Study compares Idaho's soaring Medicaid spending to other reform states
Idaho’s spiraling Medicaid costs can be attributed to structural program changes following the 2006 Idaho Medicaid Simplification Act, along with substantial increases in enrollment, according to a recent study from the Mercatus Center, a policy research group centered at George Mason University.
In March, both the House and Senate approved a 5.7 percent increase to the Medicaid budget for 2013, including an approrpation of $474 million in state funding. Gov. C.L. “Butch” Otter signed the bill on April 3. And, although a 2011 bill eliminated $34.6 million in services for targeted Medicaid beneficiaries in 2012, the same bill reversed $1.5 million of those cuts in March, restoring preventative dental services for the disabled and elderly and reinstating dual diagnosis treatment programs.
“Idaho’s spending increased following the 2006 Idaho Medicaid Simplification Act due to its segmented approach, which reduced the risk pool causing significant adverse effects,” wrote the study’s authors, economist Scott Beaulier and Mercatus fellow Brandon Pizzola. “By segmenting people into separate risk categories, the high-risk pool became underfunded, and an excessive number of risky enrollees were wrongly placed in safer pools.”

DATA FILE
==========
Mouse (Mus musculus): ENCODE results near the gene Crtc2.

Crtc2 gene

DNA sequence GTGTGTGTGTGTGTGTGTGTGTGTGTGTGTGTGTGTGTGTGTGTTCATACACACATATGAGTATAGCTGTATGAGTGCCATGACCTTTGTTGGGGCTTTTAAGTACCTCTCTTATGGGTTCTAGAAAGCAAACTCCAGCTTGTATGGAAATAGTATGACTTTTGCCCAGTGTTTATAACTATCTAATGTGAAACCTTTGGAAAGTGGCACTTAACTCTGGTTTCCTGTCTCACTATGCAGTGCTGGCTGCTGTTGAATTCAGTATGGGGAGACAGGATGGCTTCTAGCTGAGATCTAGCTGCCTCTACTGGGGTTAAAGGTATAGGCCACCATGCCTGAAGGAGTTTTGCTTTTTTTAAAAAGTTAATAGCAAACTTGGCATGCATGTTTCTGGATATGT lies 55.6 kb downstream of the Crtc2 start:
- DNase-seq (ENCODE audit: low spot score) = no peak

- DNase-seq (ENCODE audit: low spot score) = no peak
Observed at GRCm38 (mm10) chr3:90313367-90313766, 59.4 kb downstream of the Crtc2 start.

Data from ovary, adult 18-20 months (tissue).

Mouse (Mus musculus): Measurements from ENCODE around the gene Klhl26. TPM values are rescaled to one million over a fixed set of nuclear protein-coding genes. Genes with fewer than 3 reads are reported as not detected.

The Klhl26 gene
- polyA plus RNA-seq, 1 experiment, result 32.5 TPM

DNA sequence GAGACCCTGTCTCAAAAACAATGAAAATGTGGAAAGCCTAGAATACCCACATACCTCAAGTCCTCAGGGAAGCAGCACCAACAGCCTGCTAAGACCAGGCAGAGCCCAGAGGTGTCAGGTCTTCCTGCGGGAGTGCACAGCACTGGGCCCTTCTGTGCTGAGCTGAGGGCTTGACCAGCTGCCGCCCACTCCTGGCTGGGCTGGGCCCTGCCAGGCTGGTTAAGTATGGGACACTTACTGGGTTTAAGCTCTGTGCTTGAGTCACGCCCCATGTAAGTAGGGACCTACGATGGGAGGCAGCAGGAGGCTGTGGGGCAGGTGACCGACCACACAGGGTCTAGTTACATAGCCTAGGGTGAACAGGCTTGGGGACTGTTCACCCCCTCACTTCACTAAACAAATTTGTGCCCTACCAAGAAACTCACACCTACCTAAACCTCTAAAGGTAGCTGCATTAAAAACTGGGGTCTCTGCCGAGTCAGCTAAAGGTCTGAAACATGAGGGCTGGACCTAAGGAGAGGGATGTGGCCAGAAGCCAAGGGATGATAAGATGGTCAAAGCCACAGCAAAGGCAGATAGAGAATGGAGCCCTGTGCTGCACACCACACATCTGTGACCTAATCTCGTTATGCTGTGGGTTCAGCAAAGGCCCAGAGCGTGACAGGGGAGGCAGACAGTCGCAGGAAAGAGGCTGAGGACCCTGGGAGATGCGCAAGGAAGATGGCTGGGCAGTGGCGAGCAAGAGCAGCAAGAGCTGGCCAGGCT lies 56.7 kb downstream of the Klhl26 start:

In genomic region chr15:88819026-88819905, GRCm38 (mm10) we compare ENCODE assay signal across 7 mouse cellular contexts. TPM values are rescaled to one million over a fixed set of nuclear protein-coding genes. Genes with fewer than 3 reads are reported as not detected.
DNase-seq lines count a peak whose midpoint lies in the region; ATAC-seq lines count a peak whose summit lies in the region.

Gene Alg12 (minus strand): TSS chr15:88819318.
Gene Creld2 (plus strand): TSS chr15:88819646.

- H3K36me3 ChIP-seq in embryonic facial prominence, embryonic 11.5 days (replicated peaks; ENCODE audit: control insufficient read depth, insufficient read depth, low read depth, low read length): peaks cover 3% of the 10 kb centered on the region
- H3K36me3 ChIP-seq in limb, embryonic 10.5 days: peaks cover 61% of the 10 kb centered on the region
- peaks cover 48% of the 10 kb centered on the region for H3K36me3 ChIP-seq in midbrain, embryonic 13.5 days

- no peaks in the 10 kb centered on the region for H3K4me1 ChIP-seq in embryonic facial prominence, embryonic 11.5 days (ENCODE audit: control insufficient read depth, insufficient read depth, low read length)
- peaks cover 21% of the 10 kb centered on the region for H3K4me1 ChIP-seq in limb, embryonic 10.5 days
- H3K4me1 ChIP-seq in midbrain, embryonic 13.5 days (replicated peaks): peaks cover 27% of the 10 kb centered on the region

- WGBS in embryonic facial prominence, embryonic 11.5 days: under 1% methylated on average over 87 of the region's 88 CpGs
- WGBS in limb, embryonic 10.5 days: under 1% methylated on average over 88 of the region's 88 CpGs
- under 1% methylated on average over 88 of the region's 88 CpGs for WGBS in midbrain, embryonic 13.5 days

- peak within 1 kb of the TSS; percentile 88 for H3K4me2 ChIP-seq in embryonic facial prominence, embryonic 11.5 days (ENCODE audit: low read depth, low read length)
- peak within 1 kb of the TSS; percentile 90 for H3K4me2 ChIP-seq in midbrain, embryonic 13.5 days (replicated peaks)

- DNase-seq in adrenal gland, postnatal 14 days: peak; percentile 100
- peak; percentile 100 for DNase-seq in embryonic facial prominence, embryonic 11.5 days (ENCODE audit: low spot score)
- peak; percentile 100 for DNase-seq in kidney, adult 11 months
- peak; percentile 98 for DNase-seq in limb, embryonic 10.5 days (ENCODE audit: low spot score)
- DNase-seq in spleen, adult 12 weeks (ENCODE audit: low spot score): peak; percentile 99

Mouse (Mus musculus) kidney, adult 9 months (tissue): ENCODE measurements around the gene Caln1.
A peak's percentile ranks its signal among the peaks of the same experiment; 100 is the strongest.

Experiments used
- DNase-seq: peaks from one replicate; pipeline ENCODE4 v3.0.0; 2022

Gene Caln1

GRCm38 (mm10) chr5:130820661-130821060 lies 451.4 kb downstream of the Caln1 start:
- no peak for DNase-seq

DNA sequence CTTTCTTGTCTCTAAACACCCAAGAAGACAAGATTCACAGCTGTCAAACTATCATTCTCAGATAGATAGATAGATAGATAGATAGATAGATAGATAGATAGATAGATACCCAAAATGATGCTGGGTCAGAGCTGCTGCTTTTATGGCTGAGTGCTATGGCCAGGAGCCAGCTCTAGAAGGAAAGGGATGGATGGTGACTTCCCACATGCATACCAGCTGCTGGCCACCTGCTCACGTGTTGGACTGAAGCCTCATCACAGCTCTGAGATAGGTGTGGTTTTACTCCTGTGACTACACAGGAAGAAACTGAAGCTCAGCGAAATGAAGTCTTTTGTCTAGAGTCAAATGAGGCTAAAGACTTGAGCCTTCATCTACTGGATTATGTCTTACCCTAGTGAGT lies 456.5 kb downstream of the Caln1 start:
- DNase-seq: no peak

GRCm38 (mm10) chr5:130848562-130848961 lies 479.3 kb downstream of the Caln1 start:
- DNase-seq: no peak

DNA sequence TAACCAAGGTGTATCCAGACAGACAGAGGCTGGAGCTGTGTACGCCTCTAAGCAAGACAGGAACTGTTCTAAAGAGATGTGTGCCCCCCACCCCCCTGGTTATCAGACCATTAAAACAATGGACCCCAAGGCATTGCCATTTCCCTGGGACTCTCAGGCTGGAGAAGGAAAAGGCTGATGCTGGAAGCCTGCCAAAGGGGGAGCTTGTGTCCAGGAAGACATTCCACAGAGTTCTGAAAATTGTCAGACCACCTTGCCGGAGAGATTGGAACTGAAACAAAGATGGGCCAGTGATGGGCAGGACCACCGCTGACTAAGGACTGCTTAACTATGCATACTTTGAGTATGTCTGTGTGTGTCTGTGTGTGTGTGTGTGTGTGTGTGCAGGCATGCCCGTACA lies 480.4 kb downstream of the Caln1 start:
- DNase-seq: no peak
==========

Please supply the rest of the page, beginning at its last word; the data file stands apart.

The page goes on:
This led to a much greater average expenditure per enrollee, they report, and so as the number of Medicaid recipients climbed substantially in subsequent years, overall program expenses grew as well. Although Medicaid costs have almost consistently risen since the 2006 act was implemented, Beaulier and Pizzola noted that the law was marketed to voters and easily passed largely thanks to promises of substantial cost savings.
“The reforms were popular at the time, and then-Governor Dirk Kempthorne encountered minimal opposition,” they wrote. “This was partly because of his willingness to hold town hall meetings and public forums to discuss the reform proposal. Kempthorne combined the topics of cost savings and state control versus federal control: Idaho’s reforms promised to not leave anyone without coverage, to reduce costs, and to return more power and control to the state.”
The Mercatus study also considers Medicaid reforms from four other states—Florida, Rhode Island, Tennessee and Washington. Out of all five, they suggest, the reforms in Rhode Island and Washington are the most promising for long-term cost savings. Washington focused on establishing “a block-grant-like approach to funding,” and Rhode Island’s plan “set spending for five years and gave state leaders flexibility to introduce market principles to the Medicaid program. The plan encouraged cost control through an incentive system: When the state spent less than the capped amount, it could keep a fraction of the federal money.”
Beaulier and Pizzola conclude that a key to establishing reforms that last is for lawmakers to take a careful, deliberative approach and encourage debate from all corners.
“Politics can kill the best of ideas,” they wrote. “Reforms in Tennessee and Florida were radical in scale and scope. But they were not as successful as reforms in Rhode Island and Washington because they were rushed and stakeholders were less engaged. Reformers must work to bring key interest groups—even opponents—into discussions. Skeptics can provide input while gaining an understanding of the seriousness of the fiscal problems.”